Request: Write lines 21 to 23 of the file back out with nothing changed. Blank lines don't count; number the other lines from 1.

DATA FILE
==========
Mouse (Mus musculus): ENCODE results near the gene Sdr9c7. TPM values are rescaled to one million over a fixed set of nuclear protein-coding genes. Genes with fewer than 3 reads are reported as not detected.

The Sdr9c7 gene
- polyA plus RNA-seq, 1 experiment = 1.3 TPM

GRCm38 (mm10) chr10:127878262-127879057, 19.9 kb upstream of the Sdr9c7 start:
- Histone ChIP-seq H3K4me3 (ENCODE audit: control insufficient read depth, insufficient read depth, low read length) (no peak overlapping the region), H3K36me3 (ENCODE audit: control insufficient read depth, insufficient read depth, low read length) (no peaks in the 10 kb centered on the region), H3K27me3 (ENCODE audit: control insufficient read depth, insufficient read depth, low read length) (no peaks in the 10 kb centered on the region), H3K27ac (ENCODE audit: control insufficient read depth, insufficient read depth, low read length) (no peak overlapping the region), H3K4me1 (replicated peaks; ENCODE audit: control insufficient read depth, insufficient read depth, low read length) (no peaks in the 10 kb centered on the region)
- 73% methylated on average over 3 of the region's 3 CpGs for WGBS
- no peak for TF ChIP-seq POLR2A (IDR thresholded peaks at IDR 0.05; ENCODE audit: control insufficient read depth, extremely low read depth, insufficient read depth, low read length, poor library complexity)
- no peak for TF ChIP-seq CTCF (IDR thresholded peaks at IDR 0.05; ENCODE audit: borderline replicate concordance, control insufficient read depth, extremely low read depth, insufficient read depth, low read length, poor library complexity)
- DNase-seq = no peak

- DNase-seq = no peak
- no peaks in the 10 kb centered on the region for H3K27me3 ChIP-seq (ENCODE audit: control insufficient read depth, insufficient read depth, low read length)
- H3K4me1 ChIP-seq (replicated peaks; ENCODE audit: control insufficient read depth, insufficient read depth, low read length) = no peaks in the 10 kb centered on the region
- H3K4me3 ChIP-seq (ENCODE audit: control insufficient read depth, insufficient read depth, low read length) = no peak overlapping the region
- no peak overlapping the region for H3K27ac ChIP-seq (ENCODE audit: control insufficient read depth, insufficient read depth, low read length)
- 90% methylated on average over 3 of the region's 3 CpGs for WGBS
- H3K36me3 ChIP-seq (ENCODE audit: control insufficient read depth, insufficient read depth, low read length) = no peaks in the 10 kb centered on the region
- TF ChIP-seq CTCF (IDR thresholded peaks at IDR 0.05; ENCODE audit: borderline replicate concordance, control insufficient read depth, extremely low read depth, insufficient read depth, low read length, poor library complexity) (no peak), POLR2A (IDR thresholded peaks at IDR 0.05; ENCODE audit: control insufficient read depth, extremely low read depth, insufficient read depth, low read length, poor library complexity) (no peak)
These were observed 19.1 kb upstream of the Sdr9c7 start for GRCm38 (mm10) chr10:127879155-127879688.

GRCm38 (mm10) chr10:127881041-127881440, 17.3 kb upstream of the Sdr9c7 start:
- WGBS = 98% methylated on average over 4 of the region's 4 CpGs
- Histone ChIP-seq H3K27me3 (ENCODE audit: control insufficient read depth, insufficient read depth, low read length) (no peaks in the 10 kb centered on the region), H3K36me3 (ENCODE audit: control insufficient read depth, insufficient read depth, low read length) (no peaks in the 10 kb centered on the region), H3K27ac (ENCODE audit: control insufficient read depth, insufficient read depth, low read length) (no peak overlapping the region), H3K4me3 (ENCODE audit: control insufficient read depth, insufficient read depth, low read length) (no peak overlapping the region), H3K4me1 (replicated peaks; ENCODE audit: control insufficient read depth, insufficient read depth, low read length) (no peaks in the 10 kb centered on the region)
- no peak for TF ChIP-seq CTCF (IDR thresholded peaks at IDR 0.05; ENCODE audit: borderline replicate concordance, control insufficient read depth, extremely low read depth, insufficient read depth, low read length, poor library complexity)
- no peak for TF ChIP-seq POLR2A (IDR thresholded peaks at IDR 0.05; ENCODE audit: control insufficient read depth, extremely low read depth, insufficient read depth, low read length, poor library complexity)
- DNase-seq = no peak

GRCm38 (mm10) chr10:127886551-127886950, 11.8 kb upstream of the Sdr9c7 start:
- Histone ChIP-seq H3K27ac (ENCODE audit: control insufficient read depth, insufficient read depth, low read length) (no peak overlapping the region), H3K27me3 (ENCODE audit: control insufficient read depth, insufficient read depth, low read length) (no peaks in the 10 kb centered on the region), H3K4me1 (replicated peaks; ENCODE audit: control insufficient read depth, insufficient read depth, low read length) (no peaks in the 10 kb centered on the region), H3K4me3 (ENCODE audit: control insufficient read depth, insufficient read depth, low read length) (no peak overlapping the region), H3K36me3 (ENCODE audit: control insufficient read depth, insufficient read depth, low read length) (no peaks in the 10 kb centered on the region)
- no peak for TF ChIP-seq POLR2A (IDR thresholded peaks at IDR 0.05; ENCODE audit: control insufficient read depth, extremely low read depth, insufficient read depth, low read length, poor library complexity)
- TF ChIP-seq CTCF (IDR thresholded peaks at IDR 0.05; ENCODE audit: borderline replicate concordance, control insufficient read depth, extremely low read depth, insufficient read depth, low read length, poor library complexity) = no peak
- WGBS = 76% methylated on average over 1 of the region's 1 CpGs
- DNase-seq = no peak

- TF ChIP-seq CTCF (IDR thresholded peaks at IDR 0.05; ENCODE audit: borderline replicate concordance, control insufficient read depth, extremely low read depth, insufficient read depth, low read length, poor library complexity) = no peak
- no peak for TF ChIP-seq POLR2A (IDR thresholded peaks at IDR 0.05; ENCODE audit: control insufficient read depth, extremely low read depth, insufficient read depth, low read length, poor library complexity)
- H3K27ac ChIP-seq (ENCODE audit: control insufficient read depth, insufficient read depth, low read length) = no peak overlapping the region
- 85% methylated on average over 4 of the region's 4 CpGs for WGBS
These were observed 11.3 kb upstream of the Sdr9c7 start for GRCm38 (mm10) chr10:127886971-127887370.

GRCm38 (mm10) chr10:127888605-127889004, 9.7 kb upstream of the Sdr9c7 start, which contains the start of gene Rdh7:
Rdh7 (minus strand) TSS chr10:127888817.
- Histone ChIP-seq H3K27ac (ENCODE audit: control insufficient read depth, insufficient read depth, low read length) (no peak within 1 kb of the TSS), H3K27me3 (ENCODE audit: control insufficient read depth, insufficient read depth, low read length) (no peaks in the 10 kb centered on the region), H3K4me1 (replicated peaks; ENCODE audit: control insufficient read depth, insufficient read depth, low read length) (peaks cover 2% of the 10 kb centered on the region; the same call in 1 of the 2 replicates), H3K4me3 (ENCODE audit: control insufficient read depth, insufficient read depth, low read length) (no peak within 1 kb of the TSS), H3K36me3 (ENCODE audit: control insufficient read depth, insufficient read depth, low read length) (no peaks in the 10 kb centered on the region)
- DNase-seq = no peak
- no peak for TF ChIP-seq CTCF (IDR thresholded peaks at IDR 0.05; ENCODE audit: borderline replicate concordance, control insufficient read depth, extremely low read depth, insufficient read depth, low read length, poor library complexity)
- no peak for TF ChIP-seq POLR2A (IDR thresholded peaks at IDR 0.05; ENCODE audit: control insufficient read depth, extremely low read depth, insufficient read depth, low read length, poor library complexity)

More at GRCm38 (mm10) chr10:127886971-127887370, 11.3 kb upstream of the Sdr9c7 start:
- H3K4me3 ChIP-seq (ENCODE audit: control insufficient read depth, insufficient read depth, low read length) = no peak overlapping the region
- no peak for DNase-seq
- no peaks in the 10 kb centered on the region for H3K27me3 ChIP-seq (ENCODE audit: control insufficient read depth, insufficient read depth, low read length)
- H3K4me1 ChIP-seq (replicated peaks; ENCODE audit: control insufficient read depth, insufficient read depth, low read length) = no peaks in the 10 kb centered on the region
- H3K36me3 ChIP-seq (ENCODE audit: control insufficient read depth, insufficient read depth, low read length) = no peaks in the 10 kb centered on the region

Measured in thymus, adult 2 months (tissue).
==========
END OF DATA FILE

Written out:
- Histone ChIP-seq H3K27me3 (ENCODE audit: control insufficient read depth, insufficient read depth, low read length) (no peaks in the 10 kb centered on the region), H3K36me3 (ENCODE audit: control insufficient read depth, insufficient read depth, low read length) (no peaks in the 10 kb centered on the region), H3K27ac (ENCODE audit: control insufficient read depth, insufficient read depth, low read length) (no peak overlapping the region), H3K4me3 (ENCODE audit: control insufficient read depth, insufficient read depth, low read length) (no peak overlapping the region), H3K4me1 (replicated peaks; ENCODE audit: control insufficient read depth, insufficient read depth, low read length) (no peaks in the 10 kb centered on the region)
- no peak for TF ChIP-seq CTCF (IDR thresholded peaks at IDR 0.05; ENCODE audit: borderline replicate concordance, control insufficient read depth, extremely low read depth, insufficient read depth, low read length, poor library complexity)
- no peak for TF ChIP-seq POLR2A (IDR thresholded peaks at IDR 0.05; ENCODE audit: control insufficient read depth, extremely low read depth, insufficient read depth, low read length, poor library complexity)